Structural Engineering Award of Excellence: Mjøstårnet, Brumunddal
Sweco Structures AB, Oslo
Engineering the Timber High-Rise
The world’s tallest timber building, the mixed-use Mjøstårnet, was constructed using local resources, local suppliers, and renewable wooden materials. The main load-bearing system consists of large-scale glue-laminated (glulam) trusses along the façades as well as internal glulam columns and beams. The trusses handle the global forces in the horizontal and vertical directions and give the building its necessary stiffness and strength. Cross-Laminated Timber (CLT) walls are used for secondary load bearing of three elevators and two staircases, but do not contribute to the building’s horizontal stability. The large prefabricated façade elements were attached to the outside of the timber structure, protecting the skeleton from rain and sun, and increasing durability and reducing maintenance. The timber skeleton was installed at a rate of about one week per floor. Specific fire tests were performed to prove that large glulam columns self-extinguish, so that the remaining cross section, even after charring, will carry the load and prevent collapse.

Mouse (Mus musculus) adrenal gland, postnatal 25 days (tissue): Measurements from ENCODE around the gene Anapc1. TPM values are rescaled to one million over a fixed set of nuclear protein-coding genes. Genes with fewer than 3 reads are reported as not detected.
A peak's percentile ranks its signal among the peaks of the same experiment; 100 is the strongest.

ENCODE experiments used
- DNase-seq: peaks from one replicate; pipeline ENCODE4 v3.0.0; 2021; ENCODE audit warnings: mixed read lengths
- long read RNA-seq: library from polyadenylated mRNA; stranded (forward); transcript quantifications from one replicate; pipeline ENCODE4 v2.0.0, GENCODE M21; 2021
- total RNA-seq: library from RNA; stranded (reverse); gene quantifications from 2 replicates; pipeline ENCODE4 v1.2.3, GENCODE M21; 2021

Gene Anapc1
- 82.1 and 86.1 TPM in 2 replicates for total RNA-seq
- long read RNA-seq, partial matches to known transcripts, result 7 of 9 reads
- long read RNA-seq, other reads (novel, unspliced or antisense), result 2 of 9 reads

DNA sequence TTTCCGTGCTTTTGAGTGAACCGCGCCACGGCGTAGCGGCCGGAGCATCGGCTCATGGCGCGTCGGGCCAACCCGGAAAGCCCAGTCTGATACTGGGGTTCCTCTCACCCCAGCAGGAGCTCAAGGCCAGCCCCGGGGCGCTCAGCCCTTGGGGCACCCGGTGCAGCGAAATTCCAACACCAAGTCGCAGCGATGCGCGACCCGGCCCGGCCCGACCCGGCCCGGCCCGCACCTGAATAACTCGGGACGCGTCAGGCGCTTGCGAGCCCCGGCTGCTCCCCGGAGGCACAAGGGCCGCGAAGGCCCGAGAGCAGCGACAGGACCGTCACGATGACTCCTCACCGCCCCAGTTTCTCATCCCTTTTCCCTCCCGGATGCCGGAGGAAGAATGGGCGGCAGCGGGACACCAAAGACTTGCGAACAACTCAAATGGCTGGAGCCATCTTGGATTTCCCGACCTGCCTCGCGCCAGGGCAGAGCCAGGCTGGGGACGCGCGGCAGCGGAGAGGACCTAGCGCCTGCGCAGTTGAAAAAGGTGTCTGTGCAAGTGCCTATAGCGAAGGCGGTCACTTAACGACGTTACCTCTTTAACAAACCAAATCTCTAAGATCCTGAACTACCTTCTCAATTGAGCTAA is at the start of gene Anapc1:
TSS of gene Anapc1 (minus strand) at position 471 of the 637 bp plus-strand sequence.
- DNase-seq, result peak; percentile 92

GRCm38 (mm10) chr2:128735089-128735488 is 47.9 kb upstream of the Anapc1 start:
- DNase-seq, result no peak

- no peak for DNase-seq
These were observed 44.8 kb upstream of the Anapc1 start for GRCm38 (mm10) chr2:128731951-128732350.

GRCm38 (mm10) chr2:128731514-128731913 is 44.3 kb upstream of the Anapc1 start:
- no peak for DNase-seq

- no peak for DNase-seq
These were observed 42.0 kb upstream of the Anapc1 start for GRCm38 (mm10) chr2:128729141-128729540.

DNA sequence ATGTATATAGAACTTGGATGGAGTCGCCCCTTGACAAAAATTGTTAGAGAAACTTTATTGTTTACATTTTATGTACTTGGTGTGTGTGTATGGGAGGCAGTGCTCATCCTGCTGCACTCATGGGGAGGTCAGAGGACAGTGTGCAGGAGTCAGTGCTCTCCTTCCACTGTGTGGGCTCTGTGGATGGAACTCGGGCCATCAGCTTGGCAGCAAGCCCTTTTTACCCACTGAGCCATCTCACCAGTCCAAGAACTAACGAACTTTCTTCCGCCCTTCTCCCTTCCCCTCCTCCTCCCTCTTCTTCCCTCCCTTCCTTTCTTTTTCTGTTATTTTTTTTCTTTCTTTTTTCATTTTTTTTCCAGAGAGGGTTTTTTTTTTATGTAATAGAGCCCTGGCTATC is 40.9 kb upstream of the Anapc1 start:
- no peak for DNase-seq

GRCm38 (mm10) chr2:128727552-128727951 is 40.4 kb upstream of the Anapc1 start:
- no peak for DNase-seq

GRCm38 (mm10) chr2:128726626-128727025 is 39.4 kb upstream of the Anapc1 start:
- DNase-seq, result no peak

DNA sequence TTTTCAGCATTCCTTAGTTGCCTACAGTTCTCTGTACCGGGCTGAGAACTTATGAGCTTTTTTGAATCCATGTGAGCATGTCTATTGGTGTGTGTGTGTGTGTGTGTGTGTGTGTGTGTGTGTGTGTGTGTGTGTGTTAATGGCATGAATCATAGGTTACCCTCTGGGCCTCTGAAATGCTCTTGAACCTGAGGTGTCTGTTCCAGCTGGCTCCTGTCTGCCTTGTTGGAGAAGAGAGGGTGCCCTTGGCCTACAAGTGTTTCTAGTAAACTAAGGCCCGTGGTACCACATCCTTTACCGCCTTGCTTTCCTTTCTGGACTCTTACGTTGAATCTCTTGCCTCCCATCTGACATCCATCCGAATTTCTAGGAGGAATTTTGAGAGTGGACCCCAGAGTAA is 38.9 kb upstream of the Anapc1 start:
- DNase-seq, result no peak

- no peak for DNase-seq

A combination of stiff glulam trusses and added weight in the building’s upper portion made it possible to comply with recommended comfort criteria during strong wind events. Structural damping was explored via dynamic analyses. The building is monitored with an anemometer and accelerometers, providing important knowledge about occupant comfort in future timber high-rise projects.
The structure consists of high-precision prefabricated timber elements. This, combined with strong and lightweight timber structures, made it possible to pre-assemble large structural parts at the building site before lifting them into position. All structural components were designed using BIM software that could be exported almost directly to CNC machines. This greatly reduced the need for traditional 2D drawings at the building site and detailed shop drawings for factory production.